The crew of Hawaii’s legendary Polynesian voyaging canoe Hokulea yesterday departed from Rapa Nui as they continue on their Malama Honua voyage and head to Pitcairn. Hokulea returns to the Pitcairn Islands for the first time since her voyage in 1999, when the canoe sailed around the Polynesian Triangle.
While in Rapa Nui, the crew worked alongside the Nahiku Student Delegation to help fulfill the mission of the Worldwide Voyage by connecting with the local community and representing Hawaii. The Nahiku Student Delegation and Hokulea crew activities included meetings with both the Governor and Mayor of Rapa Nui, a visit to the Kupuna (elders) of Hare Koa Tiare Care Home, and a tour of Museo Rapa Nui. Hokuleawas honored with a traditional landing ceremony on Anakena Beach, the site of historic seafaring welcomes for the small island community of Rapa Nui.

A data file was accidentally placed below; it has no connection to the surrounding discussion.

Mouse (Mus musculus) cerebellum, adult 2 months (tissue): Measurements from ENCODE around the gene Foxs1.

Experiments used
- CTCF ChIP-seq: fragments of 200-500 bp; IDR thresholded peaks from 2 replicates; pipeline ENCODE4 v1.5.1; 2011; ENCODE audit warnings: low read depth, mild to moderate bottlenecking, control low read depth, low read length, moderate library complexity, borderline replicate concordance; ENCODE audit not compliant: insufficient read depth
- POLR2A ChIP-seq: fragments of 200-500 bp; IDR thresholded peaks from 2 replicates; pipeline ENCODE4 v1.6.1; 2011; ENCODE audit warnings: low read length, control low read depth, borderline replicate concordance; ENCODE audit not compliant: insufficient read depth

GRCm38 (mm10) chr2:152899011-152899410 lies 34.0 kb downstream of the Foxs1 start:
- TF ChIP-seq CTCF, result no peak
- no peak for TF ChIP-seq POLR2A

“Returning to Rapa Nui and reconnecting with our ohana and other community members is an important milestone for Hokulea and the Worldwide Voyage, marking our return to the Polynesian triangle and the deep history of Polynesian voyaging,” said pwo navigator Bruce Blankenfeld, captain of the Hokulea. “This is a wonderful opportunity to celebrate our shared commitment to preserving traditions, values, and environment, but also to discuss the challenges that we face in light of changes to our ocean and well-being as island people.”
The Pitcairn Islands are a cluster of volcanic islands and atolls in the southern Pacific Ocean forming the last British Overseas Territory in the Pacific. The area around Pitcairn Islands is one of the most pristine places on the Earth.
Following Pitcairn, Hokulea will head to the Marquesas Islands and to Tahiti, where she will be greeted by the local community in mid-April. From Tahiti, the crew will continue their journey home to Hawaii and will be welcomed at Magic Island, on June 17, 2017.